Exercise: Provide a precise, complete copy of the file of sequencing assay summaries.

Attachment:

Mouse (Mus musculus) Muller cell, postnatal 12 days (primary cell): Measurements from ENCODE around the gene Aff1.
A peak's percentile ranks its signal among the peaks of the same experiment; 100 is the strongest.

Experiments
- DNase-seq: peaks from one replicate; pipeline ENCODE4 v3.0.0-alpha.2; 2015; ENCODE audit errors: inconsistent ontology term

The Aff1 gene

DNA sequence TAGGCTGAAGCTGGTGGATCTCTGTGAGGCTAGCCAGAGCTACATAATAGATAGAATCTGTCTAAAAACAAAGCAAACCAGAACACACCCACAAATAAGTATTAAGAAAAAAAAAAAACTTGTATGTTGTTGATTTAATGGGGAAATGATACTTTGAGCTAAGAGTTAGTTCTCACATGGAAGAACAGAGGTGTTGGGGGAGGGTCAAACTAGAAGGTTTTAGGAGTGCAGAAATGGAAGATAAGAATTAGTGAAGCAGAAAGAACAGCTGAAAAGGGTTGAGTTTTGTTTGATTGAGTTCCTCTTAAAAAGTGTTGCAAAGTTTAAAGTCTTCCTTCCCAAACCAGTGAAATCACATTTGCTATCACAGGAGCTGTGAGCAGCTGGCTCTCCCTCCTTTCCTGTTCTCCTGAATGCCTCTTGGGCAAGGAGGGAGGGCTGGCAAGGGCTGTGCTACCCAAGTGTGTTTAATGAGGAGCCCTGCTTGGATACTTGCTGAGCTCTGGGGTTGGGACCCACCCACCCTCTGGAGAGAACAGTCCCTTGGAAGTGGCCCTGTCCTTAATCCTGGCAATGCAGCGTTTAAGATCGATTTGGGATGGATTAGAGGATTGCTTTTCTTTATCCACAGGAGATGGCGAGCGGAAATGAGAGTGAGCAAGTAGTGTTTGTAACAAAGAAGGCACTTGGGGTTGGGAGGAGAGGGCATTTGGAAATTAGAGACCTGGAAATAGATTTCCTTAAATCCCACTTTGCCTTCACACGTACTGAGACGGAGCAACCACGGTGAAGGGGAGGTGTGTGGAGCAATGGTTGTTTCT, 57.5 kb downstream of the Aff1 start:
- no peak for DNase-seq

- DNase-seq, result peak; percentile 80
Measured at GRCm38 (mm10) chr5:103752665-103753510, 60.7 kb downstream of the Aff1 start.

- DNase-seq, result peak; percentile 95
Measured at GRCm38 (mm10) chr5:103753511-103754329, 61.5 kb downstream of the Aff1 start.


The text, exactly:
Mouse (Mus musculus) Muller cell, postnatal 12 days (primary cell): Measurements from ENCODE around the gene Aff1.
A peak's percentile ranks its signal among the peaks of the same experiment; 100 is the strongest.

Experiments
- DNase-seq: peaks from one replicate; pipeline ENCODE4 v3.0.0-alpha.2; 2015; ENCODE audit errors: inconsistent ontology term

The Aff1 gene

DNA sequence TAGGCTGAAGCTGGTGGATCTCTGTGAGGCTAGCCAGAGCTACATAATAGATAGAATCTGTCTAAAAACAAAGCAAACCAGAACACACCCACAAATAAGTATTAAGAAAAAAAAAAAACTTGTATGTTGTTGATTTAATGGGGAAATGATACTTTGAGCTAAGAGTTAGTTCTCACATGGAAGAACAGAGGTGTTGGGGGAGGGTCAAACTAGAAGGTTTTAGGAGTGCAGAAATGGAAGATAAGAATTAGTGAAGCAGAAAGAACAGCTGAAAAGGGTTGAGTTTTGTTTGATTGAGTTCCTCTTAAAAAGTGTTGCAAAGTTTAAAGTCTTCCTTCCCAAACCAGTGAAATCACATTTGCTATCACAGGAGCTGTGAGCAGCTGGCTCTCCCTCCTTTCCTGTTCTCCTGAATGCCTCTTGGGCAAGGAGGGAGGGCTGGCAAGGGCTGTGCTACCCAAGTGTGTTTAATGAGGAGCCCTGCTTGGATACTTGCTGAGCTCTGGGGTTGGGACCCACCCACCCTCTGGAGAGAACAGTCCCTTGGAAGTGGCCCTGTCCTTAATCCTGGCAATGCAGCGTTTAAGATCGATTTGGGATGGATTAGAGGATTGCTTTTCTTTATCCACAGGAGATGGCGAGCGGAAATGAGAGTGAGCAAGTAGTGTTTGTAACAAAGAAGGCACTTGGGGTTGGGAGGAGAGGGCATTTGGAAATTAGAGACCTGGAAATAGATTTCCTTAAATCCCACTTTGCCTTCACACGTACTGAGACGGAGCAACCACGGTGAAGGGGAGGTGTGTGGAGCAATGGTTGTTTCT, 57.5 kb downstream of the Aff1 start:
- no peak for DNase-seq

- DNase-seq, result peak; percentile 80
Measured at GRCm38 (mm10) chr5:103752665-103753510, 60.7 kb downstream of the Aff1 start.

- DNase-seq, result peak; percentile 95
Measured at GRCm38 (mm10) chr5:103753511-103754329, 61.5 kb downstream of the Aff1 start.